The Cross & the Pen: A Girl & Her Money
- Friday, April 18, 2003
Welcome to "The Cross & the Pen." Let me begin this column by telling you why I love doing these author-to-author interviews. Because I get to "chat" with my friends and you get to listen!
Several years ago I met a spunky woman named Sharon Durling who knew much about a girl and her money. As a former vice president at a global financial services firm, she certainly should. Over the years, we've grown to love one another as "sisters" and I proudly call her "girlfriend." I think after reading this interview (and hopefully her book, A Girl & Her Money: How to Have a Great Relationship without Falling in Love, published by W Publishing Group) you will, too.
Eva: Sharon, when it comes to money, why write a book about money specifically for women?
Sharon: I discovered an amazing similarity when speaking to women from the basements of Chicago's housing projects to Southern California. Whether rich or poor, educated or not, women expressed an identical look their eyes when approaching me after the presentations: fear; sometimes looking like a dear caught in headlights.
Eva: Every "financial book" I've ever read says "budget." You don't. Why not?
Sharon: Budgets don't work. Even when I've been poor (and I do know poor), I have never established, nor have I followed a budget. Diets don't work-just look around at skyrocketing instances of obesity. Likewise budgets don't work-notice the skyrocketing instances of bankruptcies-even when the economy was robust.
Budgets are developed from a posture of deprivation and restraint and therefore become self-defeating. Budgets propel the unhappy girl into a spending binge. Life is much freer when we operate from a sense of abundance: focusing on what we do have.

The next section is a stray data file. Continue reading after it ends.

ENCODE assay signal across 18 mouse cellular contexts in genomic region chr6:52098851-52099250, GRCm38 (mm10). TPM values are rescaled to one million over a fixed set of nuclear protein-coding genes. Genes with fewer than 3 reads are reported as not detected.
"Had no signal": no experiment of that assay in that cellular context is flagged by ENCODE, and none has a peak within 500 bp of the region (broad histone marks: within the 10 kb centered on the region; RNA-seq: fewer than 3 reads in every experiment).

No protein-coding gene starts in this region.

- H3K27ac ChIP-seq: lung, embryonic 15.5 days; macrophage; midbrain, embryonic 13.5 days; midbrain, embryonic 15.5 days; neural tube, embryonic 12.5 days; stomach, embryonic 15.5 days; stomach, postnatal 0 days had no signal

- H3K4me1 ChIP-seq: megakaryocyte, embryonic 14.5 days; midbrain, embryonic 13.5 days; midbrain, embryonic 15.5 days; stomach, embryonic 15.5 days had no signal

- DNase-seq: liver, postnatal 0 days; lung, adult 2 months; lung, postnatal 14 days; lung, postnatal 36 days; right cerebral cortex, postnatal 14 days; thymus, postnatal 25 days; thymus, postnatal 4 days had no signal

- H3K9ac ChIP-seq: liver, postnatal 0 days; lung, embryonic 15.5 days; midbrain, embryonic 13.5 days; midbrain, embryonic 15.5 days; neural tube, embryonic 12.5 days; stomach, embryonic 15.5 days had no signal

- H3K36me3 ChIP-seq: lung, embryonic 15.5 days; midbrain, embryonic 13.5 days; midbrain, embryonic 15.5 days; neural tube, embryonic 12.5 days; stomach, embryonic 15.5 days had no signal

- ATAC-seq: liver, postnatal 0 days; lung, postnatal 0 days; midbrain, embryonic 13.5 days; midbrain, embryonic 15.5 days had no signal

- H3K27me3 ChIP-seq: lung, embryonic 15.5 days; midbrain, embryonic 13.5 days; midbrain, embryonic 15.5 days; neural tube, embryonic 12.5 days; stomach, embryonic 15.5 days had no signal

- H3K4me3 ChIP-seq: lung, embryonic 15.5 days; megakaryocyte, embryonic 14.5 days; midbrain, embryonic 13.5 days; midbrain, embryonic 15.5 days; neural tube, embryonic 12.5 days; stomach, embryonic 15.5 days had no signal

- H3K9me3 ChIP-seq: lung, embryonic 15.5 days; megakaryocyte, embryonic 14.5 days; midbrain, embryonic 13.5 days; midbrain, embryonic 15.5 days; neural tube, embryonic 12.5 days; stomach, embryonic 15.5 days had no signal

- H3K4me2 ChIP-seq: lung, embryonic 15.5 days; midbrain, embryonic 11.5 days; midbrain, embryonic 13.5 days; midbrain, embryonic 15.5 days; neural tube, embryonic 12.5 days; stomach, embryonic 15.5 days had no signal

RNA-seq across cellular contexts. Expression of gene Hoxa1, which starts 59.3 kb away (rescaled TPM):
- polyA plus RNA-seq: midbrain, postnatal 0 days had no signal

Eva: So, Sharon, if not budgets, what?
Sharon: We must change what we believe to be true about money. We see the lies we're told about money-the lies that money will eliminate our fear, reduce our pain, and satisfy our desires. Once done, we become empowered with the money we do have, and use it with pleasure. Operating from a sense of abundance, we lose anxiety about impending bills. We needn't work up amazing will-power to hold ourselves back from a spending binge at the mall. We change our appetite. We must come believe that the things we really want, money cannot buy. We must stop believing those lies perpetuated by Wall Street, main street, and Madison avenue that just one more Prada bag, one more adorable designer shirt, hand-made artistic necklace and bracelet, one more video for the kids, outfits for the baby, trip to Disney world for the family, will bring us the satisfaction we crave.
Eva: Let's talk strategies...
Sharon: Know what's coming in and going out. Track all your spending like a heat-seeking missile until you become very familiar with where all your money goes. Such information acts as a natural appetite suppressant: it's a motivator to get more conscious of every expenditure. Thinking before we spend makes us more content about how we spend.
Look at what you do have, not what you don't:
* Throw away those catalogs before you ever open them
* Especially avoid the mall after a bad day, or when depressed and fatigued
* Don't just browse-shop with a specific plan of what you'll buy, but allow for some flexibility and forgiveness when you veer way off course
* Flip off the TV - "Television is the primary force in the material world," says James Twitchell, author of Lead Us into Temptation; the Triumph of American Materialism
* Discover healthier pleasures to satisfy your needs-warm bath, vigorous workout
* Start a journal, writing down the simplest pleasures
* Travel to a third world country, take your family on a missions trip
* Count your blessings every day as you awake
* Write out your own definition of wealth; list what you most value: (health, friends, family, books, skills, reputation, intellect, ideas, creativity)
* Read biographies of people who have not pursued wealth, or who have given up wealth for greater ends
* Read about the poor, or a biography of someone growing up poor
* Volunteer for an evening at a shelter for the homeless
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